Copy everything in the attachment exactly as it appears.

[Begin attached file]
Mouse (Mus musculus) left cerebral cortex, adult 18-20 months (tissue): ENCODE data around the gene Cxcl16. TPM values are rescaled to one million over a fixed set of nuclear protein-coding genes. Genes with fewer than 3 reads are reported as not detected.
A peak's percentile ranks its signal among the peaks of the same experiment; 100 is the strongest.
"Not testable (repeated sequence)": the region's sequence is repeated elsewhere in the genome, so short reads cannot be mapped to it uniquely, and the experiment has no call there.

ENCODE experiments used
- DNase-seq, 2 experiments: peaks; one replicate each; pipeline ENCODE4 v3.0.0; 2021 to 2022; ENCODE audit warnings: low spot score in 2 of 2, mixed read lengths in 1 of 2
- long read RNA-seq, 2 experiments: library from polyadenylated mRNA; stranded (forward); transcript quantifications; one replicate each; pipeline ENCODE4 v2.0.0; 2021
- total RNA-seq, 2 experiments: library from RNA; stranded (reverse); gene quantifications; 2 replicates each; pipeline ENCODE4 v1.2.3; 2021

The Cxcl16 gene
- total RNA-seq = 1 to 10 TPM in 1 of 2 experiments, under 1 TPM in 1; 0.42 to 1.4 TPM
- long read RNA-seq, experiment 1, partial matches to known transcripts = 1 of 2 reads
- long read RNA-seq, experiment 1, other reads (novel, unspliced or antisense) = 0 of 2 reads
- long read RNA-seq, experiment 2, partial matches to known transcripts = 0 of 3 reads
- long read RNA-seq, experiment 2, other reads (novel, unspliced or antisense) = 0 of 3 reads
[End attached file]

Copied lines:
Mouse (Mus musculus) left cerebral cortex, adult 18-20 months (tissue): ENCODE data around the gene Cxcl16. TPM values are rescaled to one million over a fixed set of nuclear protein-coding genes. Genes with fewer than 3 reads are reported as not detected.
A peak's percentile ranks its signal among the peaks of the same experiment; 100 is the strongest.
"Not testable (repeated sequence)": the region's sequence is repeated elsewhere in the genome, so short reads cannot be mapped to it uniquely, and the experiment has no call there.

ENCODE experiments used
- DNase-seq, 2 experiments: peaks; one replicate each; pipeline ENCODE4 v3.0.0; 2021 to 2022; ENCODE audit warnings: low spot score in 2 of 2, mixed read lengths in 1 of 2
- long read RNA-seq, 2 experiments: library from polyadenylated mRNA; stranded (forward); transcript quantifications; one replicate each; pipeline ENCODE4 v2.0.0; 2021
- total RNA-seq, 2 experiments: library from RNA; stranded (reverse); gene quantifications; 2 replicates each; pipeline ENCODE4 v1.2.3; 2021

The Cxcl16 gene
- total RNA-seq = 1 to 10 TPM in 1 of 2 experiments, under 1 TPM in 1; 0.42 to 1.4 TPM
- long read RNA-seq, experiment 1, partial matches to known transcripts = 1 of 2 reads
- long read RNA-seq, experiment 1, other reads (novel, unspliced or antisense) = 0 of 2 reads
- long read RNA-seq, experiment 2, partial matches to known transcripts = 0 of 3 reads
- long read RNA-seq, experiment 2, other reads (novel, unspliced or antisense) = 0 of 3 reads